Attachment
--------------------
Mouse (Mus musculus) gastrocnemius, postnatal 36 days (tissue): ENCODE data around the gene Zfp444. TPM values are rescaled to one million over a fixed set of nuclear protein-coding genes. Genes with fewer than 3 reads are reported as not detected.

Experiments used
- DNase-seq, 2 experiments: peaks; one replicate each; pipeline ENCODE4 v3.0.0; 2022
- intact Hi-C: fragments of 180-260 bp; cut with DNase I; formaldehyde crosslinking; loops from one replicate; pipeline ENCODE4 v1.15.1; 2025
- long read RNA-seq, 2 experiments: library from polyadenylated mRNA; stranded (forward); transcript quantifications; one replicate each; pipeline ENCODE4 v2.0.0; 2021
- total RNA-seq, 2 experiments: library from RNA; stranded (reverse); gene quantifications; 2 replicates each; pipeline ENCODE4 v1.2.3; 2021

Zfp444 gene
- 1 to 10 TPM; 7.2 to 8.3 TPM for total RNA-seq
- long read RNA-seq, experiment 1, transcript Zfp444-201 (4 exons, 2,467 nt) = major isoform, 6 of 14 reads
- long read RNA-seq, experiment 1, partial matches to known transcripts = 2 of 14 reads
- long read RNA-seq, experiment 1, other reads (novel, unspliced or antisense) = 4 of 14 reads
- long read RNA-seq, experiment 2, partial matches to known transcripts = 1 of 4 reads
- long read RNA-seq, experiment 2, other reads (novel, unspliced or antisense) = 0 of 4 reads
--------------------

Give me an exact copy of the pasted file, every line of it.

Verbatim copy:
Mouse (Mus musculus) gastrocnemius, postnatal 36 days (tissue): ENCODE data around the gene Zfp444. TPM values are rescaled to one million over a fixed set of nuclear protein-coding genes. Genes with fewer than 3 reads are reported as not detected.

Experiments used
- DNase-seq, 2 experiments: peaks; one replicate each; pipeline ENCODE4 v3.0.0; 2022
- intact Hi-C: fragments of 180-260 bp; cut with DNase I; formaldehyde crosslinking; loops from one replicate; pipeline ENCODE4 v1.15.1; 2025
- long read RNA-seq, 2 experiments: library from polyadenylated mRNA; stranded (forward); transcript quantifications; one replicate each; pipeline ENCODE4 v2.0.0; 2021
- total RNA-seq, 2 experiments: library from RNA; stranded (reverse); gene quantifications; 2 replicates each; pipeline ENCODE4 v1.2.3; 2021

Zfp444 gene
- 1 to 10 TPM; 7.2 to 8.3 TPM for total RNA-seq
- long read RNA-seq, experiment 1, transcript Zfp444-201 (4 exons, 2,467 nt) = major isoform, 6 of 14 reads
- long read RNA-seq, experiment 1, partial matches to known transcripts = 2 of 14 reads
- long read RNA-seq, experiment 1, other reads (novel, unspliced or antisense) = 4 of 14 reads
- long read RNA-seq, experiment 2, partial matches to known transcripts = 1 of 4 reads
- long read RNA-seq, experiment 2, other reads (novel, unspliced or antisense) = 0 of 4 reads